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Ubuntu on the EeePC
by Michele Simionato
January 2, 2009
Some update about my experiences with the EeePC.


The other day my wife told me that she was unhappy with her EeePC, the one we got as a wedding present (the story was told in a previous post). She was experiencing random freezing while surfing the net. I thought of an issue with some Firefox plugin but I could not find anything wrong. So I took the occasion and I said, "well, why not to try some other Linux distribution than the default (Xandros) since I have heard that most distributions features a good support for the EeePC?".

So I did. I chose Ubuntu since it is the distribution I use on my MacBook. I have also tried the Eeebuntu distribution which is expressly written for the EeePC, but I came back to basic Ubuntu since I prefer the standard desktop, both form an aesthetic point of view and because of familiarity and usability.

The installation went smoothly, just following the instructions at, an apt-get repository where you can find Adam McDaniel's kernel for the EeePC. Actually, since I did not want to erase the Xandros distribution I did some experiment first, by installing the new OS on a separate drive. I did discover that installing on a USB pen drive is perfectly possible, but the experience is painful: the installation takes nearly two hours, and then the machine is very slow. On the other hand, installing on an external hard disk takes less than half an hour and then the machine is very snappy. It looks like disk speed is an extremely important factor when it comes to the responsiveness of the EeePC: the processor is not the bottleneck, the disks are.

After those experiments I installed on the internal disks - which are solid state devices - and I have got performances comparable to using an external hard disk. I have also discovered that the smaller disk (my EeePC has two internal disk, a 4GB one and a 16GB one) is much faster than the bigger one. I formatted the disks so that the "/" partition was on the small disk and the "/usr" partition was on the big disk.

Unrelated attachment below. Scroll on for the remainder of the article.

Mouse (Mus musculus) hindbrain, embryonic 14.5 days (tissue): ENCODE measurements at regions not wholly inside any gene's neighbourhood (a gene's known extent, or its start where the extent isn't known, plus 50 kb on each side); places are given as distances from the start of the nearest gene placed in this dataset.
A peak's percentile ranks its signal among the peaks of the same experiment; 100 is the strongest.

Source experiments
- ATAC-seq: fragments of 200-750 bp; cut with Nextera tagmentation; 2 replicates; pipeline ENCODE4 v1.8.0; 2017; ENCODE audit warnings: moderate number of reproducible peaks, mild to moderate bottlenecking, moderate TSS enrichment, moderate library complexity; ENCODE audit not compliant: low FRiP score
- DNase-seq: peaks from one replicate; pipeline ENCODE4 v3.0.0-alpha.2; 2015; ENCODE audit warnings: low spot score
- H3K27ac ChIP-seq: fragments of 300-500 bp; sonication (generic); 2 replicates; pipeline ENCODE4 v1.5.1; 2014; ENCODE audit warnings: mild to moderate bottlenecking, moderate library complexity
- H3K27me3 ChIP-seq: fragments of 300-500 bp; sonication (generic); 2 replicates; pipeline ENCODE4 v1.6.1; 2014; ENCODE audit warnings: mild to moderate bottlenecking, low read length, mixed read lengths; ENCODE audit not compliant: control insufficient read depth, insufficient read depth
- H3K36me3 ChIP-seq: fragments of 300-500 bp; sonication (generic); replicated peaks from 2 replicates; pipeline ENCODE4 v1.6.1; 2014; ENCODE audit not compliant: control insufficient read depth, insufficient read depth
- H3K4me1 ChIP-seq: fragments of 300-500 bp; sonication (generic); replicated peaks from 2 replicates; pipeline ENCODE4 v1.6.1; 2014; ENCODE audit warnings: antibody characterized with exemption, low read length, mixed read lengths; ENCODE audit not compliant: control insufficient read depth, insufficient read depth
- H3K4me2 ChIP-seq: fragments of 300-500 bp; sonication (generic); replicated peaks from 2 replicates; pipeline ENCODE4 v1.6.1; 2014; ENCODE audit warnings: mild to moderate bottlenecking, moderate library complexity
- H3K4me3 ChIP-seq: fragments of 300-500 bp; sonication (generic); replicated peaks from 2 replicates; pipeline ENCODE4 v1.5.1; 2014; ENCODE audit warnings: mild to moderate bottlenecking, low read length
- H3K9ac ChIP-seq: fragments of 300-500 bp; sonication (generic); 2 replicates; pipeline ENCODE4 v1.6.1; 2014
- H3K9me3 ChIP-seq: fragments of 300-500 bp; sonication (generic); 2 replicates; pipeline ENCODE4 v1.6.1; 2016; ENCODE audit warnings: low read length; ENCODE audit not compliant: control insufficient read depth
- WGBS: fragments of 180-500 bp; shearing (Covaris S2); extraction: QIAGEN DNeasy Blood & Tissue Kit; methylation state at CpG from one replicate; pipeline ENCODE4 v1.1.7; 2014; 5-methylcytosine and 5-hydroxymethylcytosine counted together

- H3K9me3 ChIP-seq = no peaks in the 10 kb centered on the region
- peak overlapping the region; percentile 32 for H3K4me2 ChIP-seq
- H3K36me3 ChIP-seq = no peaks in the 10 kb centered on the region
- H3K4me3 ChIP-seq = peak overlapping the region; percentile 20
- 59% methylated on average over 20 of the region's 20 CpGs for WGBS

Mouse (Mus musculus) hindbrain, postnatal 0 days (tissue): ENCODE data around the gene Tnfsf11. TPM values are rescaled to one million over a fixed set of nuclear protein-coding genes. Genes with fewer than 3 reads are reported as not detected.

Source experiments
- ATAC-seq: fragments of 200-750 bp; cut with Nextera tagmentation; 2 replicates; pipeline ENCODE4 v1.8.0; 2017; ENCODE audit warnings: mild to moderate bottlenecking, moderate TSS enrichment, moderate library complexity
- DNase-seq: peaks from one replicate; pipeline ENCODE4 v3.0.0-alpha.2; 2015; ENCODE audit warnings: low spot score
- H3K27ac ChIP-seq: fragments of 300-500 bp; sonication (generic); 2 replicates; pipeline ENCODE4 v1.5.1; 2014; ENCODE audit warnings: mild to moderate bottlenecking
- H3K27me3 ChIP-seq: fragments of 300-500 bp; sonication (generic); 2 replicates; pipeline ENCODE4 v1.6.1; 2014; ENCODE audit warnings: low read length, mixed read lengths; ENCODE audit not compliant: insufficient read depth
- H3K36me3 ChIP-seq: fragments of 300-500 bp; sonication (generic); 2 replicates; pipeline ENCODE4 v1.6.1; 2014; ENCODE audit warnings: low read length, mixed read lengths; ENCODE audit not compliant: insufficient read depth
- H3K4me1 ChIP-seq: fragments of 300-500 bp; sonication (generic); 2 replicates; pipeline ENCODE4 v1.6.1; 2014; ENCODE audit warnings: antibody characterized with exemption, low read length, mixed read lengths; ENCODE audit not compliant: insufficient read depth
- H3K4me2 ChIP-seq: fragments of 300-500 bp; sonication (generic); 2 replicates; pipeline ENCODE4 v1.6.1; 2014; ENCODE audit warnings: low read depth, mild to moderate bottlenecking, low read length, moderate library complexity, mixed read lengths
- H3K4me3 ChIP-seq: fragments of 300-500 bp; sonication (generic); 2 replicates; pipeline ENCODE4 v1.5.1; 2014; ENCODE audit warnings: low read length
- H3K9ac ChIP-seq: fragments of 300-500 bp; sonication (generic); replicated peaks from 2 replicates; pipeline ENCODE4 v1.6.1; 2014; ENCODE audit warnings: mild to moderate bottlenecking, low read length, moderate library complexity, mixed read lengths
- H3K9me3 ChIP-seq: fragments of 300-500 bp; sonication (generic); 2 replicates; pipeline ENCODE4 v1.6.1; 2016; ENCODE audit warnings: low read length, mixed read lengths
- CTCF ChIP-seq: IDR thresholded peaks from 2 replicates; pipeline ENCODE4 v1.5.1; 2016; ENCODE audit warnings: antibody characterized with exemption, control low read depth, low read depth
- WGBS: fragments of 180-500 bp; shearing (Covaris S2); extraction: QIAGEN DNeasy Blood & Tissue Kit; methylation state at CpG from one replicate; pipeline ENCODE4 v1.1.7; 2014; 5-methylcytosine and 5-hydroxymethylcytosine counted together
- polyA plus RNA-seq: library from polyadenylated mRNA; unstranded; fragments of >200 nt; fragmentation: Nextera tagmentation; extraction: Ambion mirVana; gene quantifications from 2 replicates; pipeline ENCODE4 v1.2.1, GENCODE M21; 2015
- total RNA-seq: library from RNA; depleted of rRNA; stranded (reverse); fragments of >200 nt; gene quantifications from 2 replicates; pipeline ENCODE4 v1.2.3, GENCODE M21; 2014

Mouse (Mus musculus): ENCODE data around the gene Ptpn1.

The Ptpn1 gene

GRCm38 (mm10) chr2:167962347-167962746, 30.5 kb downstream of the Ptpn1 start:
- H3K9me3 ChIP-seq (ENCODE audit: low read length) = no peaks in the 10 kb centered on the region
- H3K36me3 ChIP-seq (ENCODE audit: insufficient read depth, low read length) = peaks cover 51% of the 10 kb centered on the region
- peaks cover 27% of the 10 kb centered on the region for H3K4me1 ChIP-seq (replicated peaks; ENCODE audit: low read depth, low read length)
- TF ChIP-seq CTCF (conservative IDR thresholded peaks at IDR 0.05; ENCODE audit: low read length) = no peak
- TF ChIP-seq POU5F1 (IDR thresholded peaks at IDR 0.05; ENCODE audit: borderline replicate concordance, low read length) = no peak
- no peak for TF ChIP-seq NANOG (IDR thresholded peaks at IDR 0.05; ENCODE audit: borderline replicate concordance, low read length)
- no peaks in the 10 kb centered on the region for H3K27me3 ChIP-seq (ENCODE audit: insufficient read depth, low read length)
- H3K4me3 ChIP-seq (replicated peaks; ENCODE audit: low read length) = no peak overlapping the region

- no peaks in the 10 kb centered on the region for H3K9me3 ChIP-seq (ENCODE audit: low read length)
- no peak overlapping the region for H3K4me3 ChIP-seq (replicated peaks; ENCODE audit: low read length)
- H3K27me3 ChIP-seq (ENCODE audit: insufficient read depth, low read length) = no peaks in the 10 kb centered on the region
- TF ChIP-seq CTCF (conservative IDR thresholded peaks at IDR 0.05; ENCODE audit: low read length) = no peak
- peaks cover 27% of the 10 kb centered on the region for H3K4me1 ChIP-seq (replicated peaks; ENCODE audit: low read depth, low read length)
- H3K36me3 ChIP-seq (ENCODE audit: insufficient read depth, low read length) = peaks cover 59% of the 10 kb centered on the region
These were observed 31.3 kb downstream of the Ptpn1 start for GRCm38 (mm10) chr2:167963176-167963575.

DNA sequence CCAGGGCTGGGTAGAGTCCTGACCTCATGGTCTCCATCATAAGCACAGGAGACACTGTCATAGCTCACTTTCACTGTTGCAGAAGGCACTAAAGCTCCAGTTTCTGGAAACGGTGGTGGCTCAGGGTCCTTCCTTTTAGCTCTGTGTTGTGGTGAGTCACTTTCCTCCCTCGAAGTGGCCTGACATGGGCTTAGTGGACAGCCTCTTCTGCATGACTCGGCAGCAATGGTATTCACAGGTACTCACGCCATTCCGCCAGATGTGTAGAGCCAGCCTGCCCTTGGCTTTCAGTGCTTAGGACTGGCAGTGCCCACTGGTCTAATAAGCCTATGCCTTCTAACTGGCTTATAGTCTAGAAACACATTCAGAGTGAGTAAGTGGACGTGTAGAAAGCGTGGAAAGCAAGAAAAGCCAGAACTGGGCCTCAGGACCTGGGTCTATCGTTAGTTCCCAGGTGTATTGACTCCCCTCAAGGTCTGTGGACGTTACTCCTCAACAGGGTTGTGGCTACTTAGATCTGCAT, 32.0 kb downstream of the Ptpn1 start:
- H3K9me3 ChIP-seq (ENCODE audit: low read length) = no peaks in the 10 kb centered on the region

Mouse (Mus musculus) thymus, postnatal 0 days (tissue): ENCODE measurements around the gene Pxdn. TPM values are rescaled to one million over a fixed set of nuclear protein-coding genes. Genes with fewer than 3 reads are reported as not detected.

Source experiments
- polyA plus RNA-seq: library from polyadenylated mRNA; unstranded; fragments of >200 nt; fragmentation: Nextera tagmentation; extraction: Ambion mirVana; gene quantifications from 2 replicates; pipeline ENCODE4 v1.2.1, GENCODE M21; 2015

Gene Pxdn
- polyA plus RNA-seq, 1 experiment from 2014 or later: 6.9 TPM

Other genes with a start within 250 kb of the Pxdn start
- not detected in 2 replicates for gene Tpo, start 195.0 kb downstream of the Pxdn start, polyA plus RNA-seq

As I said everything went fine. Notice that you absolutely wants to install the eee-control utility (apt-get install eee-control) which allows you to control the performance of the processor and to enable/disable the wifi, the bluetooth, the webcam and the card reader.

I had two big positive surprises:

  1. With Ubuntu and Adam's kernel the machine is extremely more responsive than with the default Xandros distribution. This was completely unexpected. Of course the advantage of Ubuntus versus Xandros is that you have (much) more updated and bigger repositories of packages, but I did not expect to see a substantial difference in responsivity. There is, instead: opening the video player, of Firefox, or any other application is much faster. Moreover the default Ubuntu video player is much faster than the Xandros default player.
  2. The graphics card of the Eeepc is pretty powerful and/or particularly well supported: in particular Compiz works out of the box and I could enable the Desktop Cube effect which I could not get to work on my MacBook. I could not see any difference in responsivity with respect to my desktop computer, which has 4 GB or RAM and a nvidia graphics card. I have also tried to connect the EeePC to an external monitor and to my TV (which features a 1360x768 resolution): everything works perfectly, including the Cube effect. We saw Once Upon a Time in America just yesterday night on the 42 inches display, and the vision was perfectly fluid and clear.

With Ubuntu the EeePC feels like a real computer. I have even installed Postgres on it and I think one could use it for development, not just for surfing the net. Now that there are models with bigger displays I think my next laptop will be a netbook.

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About the Blogger

Michele Simionato started his career as a Theoretical Physicist, working in Italy, France and the U.S. He turned to programming in 2003; since then he has been working professionally as a Python developer and now he lives in Milan, Italy. Michele is well known in the Python community for his posts in the newsgroup(s), his articles and his Open Source libraries and recipes. His interests include object oriented programming, functional programming, and in general programming metodologies that enable us to manage the complexity of modern software developement.

This weblog entry is Copyright © 2009 Michele Simionato. All rights reserved.

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